### Definition of the Lie Derivative and First Integral

Consider an \(n\)th order system

\[{\frac{{d{x_i}}}{{dt}} = {f_i}\left( {t,{x_1},{x_2}, \ldots ,{x_n}} \right),\;\;}\kern-0.3pt{i = 1,2, \ldots ,n,}\]

where \({f_i}\left( {t,{x_1},{x_2}, \ldots ,{x_n}} \right)\) are continuously differentiable real functions defined in a domain \(D \in {\Re^{n + 1}}.\) In vector form, the system can be written as

\[ {\mathbf{X’} = \mathbf{f}\left( {t,\mathbf{X}} \right),\;\;}\kern-0.3pt{\text{where}\;\;}\kern-0.3pt {\mathbf{X} = \left[ {\begin{array}{*{20}{c}} {{x_1}\left( t \right)}\\ {{x_2}\left( t \right)}\\ \vdots \\ {{x_n}\left( t \right)} \end{array}} \right],\;\;}\kern-0.3pt {\mathbf{f} = \left[ {\begin{array}{*{20}{c}} {{f_1}}\\ {{f_2}}\\ \vdots \\ {{f_n}} \end{array}} \right].} \]

Let also a continuously differentiable vector function \(\mathbf{U}\left( {t,\mathbf{X}} \right)\) be defined in the domain \(D.\) The derivative of the vector function \(\mathbf{U}\left( {t,\mathbf{X}} \right)\) along a vector field \(\mathbf{f}\left( {t,\mathbf{X}} \right)\) (the Lie derivative) is given by the expression

\[

{{L_{\mathbf{f}}}\mathbf{U} = \left( {\text{grad}\,\mathbf{U},\mathbf{f}} \right) }

= {\frac{{\partial \mathbf{U}}}{{\partial t}} + \sum\limits_{i = 1}^n {\frac{{\partial \mathbf{U}}}{{\partial {x_i}}}{f_i}} }={ \frac{{d\mathbf{U}}}{{dt}},}

\]

where \(\text{grad}\,\mathbf{U}\) is the gradient of the function \(U\) and \(\left( {\text{grad}\,\mathbf{U},\mathbf{f}} \right)\) denotes the scalar (dot) product of the vectors \(\text{grad}\,\mathbf{U}\) and \(\mathbf{f}.\)

The directional derivative of a vector function (the Lie derivative) is a generalization of the derivative along a constant direction, which is widely used in the study of functions of several variables.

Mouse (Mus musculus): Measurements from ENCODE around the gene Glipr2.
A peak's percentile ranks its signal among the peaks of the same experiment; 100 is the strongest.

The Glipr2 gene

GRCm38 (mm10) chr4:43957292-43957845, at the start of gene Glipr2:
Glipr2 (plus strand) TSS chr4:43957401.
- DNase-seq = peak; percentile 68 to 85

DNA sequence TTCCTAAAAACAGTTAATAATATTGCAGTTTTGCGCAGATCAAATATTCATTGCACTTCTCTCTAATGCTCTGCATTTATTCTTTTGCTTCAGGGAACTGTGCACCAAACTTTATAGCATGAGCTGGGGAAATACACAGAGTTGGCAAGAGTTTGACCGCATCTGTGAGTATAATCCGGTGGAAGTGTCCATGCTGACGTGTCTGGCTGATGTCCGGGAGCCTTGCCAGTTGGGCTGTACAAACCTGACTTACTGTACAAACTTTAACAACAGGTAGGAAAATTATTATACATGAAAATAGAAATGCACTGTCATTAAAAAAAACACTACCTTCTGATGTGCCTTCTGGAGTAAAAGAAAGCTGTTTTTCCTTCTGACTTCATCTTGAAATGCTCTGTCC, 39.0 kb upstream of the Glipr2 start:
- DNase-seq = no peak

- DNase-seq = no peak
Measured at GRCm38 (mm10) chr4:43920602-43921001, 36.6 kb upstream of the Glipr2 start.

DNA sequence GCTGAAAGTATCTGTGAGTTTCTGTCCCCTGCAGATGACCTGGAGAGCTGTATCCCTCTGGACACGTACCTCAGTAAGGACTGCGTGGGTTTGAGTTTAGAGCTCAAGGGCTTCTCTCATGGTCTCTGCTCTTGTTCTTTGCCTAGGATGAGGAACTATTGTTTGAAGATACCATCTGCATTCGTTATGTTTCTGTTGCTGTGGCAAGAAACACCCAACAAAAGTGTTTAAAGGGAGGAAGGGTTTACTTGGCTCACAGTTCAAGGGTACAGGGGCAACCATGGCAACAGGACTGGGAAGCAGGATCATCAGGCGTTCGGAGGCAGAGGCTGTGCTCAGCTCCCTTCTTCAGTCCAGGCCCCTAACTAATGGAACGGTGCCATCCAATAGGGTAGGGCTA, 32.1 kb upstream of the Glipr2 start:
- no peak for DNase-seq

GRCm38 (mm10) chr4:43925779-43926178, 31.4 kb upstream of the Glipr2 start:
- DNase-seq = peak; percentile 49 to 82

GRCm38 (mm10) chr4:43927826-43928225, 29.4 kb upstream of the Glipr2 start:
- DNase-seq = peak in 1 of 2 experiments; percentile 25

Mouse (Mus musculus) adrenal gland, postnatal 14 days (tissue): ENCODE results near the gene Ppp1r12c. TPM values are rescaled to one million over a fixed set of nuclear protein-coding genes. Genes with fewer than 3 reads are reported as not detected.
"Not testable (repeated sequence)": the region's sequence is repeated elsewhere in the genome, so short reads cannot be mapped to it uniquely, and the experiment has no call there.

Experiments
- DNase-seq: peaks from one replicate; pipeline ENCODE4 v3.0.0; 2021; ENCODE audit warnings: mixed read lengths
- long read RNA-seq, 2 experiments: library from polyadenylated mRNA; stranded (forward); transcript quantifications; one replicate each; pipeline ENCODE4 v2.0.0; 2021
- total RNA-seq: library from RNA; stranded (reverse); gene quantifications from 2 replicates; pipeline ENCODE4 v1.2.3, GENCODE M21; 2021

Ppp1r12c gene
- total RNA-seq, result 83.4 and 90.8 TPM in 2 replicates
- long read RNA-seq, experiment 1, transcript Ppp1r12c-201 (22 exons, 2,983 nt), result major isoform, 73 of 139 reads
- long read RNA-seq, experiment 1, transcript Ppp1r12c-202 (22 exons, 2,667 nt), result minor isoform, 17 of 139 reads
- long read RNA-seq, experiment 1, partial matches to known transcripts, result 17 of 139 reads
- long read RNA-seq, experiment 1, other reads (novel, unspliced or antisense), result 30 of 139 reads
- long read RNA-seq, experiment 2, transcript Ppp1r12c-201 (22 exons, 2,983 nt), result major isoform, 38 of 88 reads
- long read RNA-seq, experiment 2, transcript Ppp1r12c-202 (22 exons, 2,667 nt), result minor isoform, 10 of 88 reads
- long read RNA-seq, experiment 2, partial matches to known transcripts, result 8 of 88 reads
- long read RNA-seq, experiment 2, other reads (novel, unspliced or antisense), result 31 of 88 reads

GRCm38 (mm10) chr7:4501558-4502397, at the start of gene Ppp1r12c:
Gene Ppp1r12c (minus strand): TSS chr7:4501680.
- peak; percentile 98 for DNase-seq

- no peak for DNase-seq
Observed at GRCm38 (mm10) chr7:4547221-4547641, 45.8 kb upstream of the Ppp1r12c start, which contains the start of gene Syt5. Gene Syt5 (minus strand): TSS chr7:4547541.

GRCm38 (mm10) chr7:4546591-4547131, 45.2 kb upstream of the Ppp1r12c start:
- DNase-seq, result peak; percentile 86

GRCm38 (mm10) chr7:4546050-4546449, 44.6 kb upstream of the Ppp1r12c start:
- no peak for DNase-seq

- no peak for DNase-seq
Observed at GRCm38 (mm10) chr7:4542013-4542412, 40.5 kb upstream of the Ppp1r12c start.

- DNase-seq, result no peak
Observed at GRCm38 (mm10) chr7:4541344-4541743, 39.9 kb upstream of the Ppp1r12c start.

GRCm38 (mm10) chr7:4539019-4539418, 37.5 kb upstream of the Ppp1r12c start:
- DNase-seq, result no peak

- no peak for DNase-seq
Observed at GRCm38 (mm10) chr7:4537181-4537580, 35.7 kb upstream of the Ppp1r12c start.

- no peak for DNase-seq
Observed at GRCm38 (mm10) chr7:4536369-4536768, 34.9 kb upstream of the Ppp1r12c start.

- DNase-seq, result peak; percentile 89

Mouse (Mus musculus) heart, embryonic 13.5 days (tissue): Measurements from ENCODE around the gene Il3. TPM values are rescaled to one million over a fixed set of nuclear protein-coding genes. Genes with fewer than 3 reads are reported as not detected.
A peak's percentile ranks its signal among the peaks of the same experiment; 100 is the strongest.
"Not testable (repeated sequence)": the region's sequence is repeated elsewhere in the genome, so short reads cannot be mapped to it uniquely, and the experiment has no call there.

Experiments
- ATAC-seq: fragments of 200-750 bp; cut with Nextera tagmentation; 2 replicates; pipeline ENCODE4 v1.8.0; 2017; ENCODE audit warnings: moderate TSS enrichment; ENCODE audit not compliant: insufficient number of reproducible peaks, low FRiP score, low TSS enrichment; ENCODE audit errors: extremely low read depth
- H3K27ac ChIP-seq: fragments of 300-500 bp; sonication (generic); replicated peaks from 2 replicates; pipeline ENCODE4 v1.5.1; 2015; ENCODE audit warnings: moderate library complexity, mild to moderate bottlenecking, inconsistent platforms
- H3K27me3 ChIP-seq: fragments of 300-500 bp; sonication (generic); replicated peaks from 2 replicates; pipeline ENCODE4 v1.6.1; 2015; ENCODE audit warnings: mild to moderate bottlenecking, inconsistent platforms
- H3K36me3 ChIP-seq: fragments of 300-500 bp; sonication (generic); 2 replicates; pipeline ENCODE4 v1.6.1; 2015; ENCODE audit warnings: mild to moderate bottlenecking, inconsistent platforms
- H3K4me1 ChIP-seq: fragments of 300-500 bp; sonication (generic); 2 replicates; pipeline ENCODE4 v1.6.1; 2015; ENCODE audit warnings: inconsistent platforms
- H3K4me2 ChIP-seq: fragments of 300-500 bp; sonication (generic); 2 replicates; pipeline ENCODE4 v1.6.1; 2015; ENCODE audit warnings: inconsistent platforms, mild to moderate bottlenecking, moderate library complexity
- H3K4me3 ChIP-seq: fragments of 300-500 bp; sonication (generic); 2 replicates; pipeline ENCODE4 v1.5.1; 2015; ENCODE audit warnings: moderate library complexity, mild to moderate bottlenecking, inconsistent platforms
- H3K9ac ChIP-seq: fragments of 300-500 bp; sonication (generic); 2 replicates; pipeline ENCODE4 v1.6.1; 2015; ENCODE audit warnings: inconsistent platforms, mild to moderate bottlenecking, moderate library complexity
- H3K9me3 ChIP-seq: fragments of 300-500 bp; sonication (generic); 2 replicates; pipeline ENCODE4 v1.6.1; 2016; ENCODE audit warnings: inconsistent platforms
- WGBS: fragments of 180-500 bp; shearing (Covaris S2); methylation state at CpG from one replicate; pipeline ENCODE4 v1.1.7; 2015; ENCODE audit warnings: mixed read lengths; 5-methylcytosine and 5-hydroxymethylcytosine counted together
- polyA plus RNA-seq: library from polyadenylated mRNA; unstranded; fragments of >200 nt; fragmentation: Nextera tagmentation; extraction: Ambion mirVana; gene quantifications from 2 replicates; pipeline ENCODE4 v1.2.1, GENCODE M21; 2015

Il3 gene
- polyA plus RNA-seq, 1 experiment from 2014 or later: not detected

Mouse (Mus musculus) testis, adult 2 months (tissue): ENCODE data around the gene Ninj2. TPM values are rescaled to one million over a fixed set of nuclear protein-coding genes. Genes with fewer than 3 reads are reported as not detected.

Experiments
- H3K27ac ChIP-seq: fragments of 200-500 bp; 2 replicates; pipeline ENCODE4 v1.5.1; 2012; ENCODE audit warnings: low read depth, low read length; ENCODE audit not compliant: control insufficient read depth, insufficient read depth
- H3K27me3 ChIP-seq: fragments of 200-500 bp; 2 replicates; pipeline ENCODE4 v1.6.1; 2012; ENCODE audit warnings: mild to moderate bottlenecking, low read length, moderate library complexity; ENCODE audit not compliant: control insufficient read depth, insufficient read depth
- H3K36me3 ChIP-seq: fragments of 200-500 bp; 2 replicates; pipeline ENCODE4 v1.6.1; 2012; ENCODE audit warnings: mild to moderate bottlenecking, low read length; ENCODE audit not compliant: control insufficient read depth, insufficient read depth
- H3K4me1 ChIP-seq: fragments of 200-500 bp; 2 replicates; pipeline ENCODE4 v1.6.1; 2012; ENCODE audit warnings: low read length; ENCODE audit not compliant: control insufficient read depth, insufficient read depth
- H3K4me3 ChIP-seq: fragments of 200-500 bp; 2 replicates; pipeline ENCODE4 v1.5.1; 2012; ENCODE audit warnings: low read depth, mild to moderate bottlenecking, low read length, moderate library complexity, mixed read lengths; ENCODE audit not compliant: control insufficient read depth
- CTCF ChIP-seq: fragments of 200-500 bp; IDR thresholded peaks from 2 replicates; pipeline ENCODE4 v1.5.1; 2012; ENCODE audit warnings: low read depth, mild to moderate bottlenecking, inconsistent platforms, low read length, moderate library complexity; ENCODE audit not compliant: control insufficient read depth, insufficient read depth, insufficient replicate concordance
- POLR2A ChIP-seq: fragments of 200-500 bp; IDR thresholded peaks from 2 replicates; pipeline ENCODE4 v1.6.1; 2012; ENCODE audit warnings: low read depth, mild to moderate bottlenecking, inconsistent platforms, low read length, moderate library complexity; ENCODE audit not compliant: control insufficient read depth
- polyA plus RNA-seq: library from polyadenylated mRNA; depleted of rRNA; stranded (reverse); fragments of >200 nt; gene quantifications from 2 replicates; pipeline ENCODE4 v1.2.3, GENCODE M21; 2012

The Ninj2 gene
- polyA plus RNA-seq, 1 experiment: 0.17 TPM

If a non-constant function \(\mathbf{U}\left( {t,\mathbf{X}} \right)\) satisfies the relationship

\[{L_\mathbf{f}}\mathbf{U} \equiv 0\]

for all \(\mathbf{X} \in D,\) then it is called a first integral of the system.

In the case of autonomous systems (where the right-hand sides \({f_i}\) do not depend explicitly on the variable \(t\)), the first integral is defined by the simple expression:

\[

{{L_\mathbf{f}}\mathbf{U} \equiv 0,\;\;}\Rightarrow

{\frac{{d\mathbf{U}}}{{dt}} = \sum\limits_{i = 1}^n {\frac{{\partial \mathbf{U}}}{{\partial {x_i}}}{f_i}} \equiv 0,\;\;}\Rightarrow

{\mathbf{U}\left( \mathbf{X} \right) \equiv C,}

\]

where \(C\) is a constant. Next, we restrict ourselves to the autonomous systems.

As one can see, the first integral remains constant along any solution \(\mathbf{X}\left( t \right).\) In other words, the phase trajectory \(\mathbf{X}\left( t \right)\) of the system lies on a level surface of the first integral of \(\mathbf{U}\left( \mathbf{X} \right).\) In the case of a second order system, this will be a level curve of the first integral.

Suppose that for an \(n\)th order autonomous system, \(k\) first integrals are found:

\[{{\mathbf{U}_1}\left( \mathbf{X} \right),{\mathbf{U}_2}\left( \mathbf{X} \right), \ldots ,}\kern-0.3pt{{\mathbf{U}_k}\left( \mathbf{X} \right),\;\;}\kern-0.3pt{k \lt n.}\]

It can be shown that the composition

\[{\Phi \left[ {{\mathbf{U}_1}\left( \mathbf{X} \right),{\mathbf{U}_2}\left( \mathbf{X} \right), \ldots ,}\right.}\kern0pt{\left.{{\mathbf{U}_k}\left( \mathbf{X} \right)} \right],}\]